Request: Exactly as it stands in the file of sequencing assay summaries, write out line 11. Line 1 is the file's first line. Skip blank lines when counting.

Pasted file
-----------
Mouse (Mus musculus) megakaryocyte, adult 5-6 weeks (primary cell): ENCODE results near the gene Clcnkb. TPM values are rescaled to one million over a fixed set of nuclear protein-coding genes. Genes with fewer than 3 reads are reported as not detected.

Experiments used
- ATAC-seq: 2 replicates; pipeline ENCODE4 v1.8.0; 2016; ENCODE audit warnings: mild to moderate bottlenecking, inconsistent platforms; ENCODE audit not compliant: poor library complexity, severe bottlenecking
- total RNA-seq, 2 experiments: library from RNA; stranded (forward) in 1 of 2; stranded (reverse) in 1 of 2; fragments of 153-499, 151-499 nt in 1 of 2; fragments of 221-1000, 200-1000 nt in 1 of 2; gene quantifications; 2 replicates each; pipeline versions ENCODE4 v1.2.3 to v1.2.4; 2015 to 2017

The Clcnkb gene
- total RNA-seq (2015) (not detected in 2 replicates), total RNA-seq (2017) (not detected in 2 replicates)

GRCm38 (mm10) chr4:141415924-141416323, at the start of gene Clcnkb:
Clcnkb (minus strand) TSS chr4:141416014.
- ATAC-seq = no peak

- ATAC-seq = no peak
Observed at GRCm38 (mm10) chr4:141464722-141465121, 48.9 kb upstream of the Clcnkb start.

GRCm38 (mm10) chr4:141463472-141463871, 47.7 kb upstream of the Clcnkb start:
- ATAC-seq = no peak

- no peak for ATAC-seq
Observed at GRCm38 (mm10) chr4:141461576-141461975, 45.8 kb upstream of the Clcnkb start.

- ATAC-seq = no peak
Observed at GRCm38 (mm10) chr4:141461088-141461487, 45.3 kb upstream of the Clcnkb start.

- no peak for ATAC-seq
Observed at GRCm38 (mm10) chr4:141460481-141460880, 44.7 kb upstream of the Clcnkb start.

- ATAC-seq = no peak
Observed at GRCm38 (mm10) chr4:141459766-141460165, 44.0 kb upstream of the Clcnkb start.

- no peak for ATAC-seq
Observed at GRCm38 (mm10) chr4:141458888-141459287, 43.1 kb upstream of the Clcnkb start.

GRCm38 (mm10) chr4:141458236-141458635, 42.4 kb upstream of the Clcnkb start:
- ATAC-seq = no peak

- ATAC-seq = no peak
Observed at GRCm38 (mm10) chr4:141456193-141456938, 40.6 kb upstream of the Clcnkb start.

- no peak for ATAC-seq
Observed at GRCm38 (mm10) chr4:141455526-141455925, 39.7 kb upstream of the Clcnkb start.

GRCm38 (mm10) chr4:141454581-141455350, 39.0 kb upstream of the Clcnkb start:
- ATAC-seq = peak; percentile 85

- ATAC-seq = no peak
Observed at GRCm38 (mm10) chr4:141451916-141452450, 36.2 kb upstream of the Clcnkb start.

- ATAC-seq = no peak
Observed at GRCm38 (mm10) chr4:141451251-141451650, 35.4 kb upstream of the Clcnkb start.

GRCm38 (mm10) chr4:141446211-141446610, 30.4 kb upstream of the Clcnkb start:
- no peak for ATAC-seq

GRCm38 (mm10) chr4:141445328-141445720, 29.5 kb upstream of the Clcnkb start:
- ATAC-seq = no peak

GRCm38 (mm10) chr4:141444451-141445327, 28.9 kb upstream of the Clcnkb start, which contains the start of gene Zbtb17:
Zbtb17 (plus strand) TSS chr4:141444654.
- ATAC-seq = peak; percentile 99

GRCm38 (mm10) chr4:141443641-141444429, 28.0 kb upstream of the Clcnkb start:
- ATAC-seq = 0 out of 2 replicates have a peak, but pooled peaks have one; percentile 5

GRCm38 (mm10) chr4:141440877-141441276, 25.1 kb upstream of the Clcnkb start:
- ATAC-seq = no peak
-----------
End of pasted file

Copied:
Observed at GRCm38 (mm10) chr4:141464722-141465121, 48.9 kb upstream of the Clcnkb start.